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Basement Remodeling: Choosing Between a Drop Ceiling and Drywall Ceiling

Basement Remodeling: Choosing Between a Drop Ceiling and Drywall Ceiling

Looking For a Basement Remodeling Contractor Fast?

March 15, 2010

You have already decided on the flooring and waterproof walls, but what kind of basement ceiling will you choose--a drop ceiling or a drywall ceiling? Your final choice depends on several factors, from style preferences to practical considerations such as access to wiring, pipes, and heating ducts. Read on to learn the pros and cons of each basic basement ceiling type. Be sure to discuss each option with your basement remodeling contractor.

Drop Basement Ceiling Details

Drop ceilings are also known as suspended ceilings. To create a drop ceiling, basement ceiling tiles or panels are placed in a grid of metal bars; these bars are then tethered to overhead joists via wires. Basement remodeling contractors may advocate drop ceilings for the following reasons:

  • You will have easy access to the inner working of your home, including plumbing, wiring, and ventilation systems. When you need to fix a faulty pipe or install cable TV, you can simply drop out a few ceiling panels.
  • Drop ceilings can function as sound insulators. Your basement remodeling contractor can easily install a layer of insulation between your drop ceiling and your basement joists. The panels themselves can also muffle noise, so sleeping children won't be bothered by movie-night sounds.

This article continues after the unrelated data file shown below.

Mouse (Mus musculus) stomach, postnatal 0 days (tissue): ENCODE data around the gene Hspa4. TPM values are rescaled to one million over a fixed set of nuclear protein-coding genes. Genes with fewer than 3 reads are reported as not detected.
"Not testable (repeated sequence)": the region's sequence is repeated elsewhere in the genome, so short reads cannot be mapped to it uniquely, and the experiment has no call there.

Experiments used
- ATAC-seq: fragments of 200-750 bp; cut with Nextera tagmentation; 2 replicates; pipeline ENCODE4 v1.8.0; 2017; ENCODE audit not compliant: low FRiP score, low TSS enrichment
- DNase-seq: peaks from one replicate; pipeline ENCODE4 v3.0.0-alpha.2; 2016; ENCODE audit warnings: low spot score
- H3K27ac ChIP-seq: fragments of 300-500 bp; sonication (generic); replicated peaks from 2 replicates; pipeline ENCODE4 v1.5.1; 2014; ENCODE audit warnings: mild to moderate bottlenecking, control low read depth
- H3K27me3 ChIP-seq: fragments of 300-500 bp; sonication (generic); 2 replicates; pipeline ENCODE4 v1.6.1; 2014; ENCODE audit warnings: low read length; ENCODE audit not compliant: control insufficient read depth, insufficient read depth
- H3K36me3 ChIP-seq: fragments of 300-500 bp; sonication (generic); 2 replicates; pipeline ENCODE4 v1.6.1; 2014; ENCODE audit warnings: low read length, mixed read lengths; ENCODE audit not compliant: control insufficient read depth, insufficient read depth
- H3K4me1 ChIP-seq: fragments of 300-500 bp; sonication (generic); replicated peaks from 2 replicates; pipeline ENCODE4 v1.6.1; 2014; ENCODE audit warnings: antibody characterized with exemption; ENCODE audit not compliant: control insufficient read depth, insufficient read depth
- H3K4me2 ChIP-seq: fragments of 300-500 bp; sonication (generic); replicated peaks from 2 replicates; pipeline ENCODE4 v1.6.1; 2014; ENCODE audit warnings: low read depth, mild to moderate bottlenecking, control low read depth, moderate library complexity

• Drop ceiling panel choices can fit any style. Wood planks, painted tiles, vintage tin, faux metal, or wood are just a few of the numerous options available.
  • Installation is usually cheaper than the labor costs of putting in a drywall ceiling.

Drywall Basement Ceiling Facts

Your basement remodeling contractor may point out the benefits of a drywall ceiling, including:

  • Some people prefer the finished look of a drywall ceiling, or they want their basement ceiling to look like the rest of the ceilings in their house.
  • Your basement may have more finished space and a higher ceiling. Drop ceilings take up a minimum of eight inches of overhead space.
  • The materials costs are usually not as high as the supplies needed for a drop ceiling.
  • You can add style to your finished look with a drywall texture finish, such as a drywall ceiling swirl texture.

Weigh your options carefully and talk with your basement remodeling contractor before you pick either a drop ceiling or a drywall ceiling for your basement renovation. You should be happy with your wise choice every time you look up.

About the author: Nancy Schatz Alton writes and edits in Seattle, Washington. Her circa 1925 home just underwent an extensive remodel.
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